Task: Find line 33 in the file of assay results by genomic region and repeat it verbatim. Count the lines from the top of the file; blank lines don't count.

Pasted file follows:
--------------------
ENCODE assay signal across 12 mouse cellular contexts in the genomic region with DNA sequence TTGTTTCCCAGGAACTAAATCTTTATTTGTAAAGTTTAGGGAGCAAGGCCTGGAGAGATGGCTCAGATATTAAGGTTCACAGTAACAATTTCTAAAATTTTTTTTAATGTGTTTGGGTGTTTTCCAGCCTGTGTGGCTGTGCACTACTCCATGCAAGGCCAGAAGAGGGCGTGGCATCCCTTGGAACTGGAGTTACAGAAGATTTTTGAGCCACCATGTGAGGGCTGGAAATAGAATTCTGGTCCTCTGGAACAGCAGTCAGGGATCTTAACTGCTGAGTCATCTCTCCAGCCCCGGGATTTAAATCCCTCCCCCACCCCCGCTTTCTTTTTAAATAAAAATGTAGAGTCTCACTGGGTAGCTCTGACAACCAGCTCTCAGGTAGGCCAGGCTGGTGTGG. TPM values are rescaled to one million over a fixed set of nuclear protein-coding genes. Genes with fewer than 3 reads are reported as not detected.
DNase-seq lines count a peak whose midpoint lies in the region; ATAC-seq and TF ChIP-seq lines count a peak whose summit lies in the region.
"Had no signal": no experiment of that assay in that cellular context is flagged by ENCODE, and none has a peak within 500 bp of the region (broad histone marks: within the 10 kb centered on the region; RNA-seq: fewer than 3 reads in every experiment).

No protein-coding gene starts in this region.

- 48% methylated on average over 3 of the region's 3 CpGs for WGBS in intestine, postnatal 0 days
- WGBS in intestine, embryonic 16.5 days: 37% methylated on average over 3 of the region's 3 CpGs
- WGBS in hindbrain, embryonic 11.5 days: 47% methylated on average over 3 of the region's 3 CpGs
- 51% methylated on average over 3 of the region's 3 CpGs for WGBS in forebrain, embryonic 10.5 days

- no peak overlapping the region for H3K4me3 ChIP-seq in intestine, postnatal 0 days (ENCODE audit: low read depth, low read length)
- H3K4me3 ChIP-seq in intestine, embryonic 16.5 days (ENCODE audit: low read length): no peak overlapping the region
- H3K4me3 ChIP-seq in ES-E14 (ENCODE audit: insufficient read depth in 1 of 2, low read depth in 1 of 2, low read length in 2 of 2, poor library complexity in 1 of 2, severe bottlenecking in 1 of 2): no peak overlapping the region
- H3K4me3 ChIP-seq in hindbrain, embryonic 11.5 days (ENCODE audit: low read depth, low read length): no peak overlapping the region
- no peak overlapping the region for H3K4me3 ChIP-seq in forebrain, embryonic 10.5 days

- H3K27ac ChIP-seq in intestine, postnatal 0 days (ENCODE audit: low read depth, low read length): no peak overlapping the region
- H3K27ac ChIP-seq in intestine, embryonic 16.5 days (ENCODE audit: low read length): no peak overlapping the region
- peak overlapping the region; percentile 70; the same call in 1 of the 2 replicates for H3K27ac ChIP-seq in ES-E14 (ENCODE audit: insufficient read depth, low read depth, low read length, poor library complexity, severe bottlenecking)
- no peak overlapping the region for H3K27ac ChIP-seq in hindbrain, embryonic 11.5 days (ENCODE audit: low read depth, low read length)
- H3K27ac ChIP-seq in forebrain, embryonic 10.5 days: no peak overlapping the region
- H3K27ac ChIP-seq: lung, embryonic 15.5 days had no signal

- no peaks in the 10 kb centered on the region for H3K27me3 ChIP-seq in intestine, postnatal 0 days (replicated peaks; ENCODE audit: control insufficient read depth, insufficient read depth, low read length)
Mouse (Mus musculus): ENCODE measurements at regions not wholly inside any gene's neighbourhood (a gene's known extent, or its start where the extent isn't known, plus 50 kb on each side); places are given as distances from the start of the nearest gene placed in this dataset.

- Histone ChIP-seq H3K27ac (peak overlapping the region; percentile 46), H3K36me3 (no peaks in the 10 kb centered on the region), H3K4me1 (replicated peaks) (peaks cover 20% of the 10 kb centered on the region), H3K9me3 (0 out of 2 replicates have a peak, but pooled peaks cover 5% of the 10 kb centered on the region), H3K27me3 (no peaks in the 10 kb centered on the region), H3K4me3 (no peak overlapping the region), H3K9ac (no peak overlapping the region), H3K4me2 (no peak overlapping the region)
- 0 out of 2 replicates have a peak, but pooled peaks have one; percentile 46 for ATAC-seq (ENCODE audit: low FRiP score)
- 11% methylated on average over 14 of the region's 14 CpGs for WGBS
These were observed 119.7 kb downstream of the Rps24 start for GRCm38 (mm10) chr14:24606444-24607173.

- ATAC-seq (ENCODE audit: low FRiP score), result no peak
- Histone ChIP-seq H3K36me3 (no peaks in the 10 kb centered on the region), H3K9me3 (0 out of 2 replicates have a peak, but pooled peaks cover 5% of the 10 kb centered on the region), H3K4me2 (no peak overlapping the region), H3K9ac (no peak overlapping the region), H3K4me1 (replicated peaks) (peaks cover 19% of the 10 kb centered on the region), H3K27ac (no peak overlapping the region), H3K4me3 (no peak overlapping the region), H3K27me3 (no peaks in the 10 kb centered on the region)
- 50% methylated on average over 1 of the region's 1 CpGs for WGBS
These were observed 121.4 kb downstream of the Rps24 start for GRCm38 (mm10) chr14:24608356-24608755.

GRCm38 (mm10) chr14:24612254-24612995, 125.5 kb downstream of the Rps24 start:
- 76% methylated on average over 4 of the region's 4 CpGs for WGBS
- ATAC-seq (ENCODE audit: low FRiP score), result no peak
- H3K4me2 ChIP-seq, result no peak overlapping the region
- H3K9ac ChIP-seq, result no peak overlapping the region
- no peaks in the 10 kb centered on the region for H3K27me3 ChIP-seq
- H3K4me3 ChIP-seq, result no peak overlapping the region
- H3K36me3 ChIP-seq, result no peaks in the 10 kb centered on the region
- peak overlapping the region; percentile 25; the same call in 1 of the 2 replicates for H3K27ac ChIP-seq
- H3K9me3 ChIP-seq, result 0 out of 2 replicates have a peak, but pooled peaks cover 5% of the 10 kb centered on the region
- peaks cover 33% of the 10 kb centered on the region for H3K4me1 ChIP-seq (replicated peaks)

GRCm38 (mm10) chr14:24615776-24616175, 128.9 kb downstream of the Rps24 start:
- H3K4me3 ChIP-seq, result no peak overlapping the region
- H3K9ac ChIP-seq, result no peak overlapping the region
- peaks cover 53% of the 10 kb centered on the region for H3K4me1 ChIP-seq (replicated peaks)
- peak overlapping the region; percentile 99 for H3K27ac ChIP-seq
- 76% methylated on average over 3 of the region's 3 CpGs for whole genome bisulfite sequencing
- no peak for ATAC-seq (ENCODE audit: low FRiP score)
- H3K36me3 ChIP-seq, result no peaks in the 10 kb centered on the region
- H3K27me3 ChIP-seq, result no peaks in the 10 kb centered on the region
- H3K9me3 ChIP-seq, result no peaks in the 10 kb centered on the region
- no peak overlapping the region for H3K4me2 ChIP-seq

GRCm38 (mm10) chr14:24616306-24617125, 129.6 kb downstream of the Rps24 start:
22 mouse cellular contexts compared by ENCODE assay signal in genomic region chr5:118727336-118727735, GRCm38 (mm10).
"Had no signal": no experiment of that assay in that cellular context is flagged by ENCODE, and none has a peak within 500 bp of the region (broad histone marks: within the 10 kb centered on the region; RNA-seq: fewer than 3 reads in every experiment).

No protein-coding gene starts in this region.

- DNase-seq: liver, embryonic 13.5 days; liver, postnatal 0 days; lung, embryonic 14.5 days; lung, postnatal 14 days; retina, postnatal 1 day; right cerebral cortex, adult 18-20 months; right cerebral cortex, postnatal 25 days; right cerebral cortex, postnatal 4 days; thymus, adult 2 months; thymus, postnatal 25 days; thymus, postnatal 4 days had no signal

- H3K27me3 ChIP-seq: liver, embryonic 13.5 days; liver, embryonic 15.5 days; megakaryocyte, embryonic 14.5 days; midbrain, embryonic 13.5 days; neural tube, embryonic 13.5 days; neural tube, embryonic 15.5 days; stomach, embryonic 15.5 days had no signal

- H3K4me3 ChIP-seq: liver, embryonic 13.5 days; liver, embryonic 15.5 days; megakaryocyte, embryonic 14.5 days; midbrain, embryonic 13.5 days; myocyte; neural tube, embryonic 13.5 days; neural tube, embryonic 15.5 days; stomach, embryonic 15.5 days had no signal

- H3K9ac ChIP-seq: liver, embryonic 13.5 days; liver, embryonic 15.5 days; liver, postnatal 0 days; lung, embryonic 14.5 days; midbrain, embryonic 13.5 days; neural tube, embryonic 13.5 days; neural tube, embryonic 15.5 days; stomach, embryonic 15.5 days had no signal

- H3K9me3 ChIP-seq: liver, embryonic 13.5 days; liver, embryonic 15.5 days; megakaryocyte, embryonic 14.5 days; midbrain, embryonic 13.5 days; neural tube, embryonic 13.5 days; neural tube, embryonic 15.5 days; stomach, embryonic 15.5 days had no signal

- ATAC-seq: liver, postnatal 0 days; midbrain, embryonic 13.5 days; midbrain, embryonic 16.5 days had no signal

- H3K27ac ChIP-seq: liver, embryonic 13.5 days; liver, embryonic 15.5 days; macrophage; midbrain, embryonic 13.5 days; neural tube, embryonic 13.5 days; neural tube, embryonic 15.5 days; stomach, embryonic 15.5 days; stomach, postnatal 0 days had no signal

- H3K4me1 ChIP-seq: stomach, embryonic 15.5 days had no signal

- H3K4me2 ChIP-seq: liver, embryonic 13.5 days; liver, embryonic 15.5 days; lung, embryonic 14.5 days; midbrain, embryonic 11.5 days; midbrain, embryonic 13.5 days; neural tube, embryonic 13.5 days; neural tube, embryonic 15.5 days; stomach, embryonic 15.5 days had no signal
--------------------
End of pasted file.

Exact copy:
- H3K4me2 ChIP-seq, result no peak overlapping the region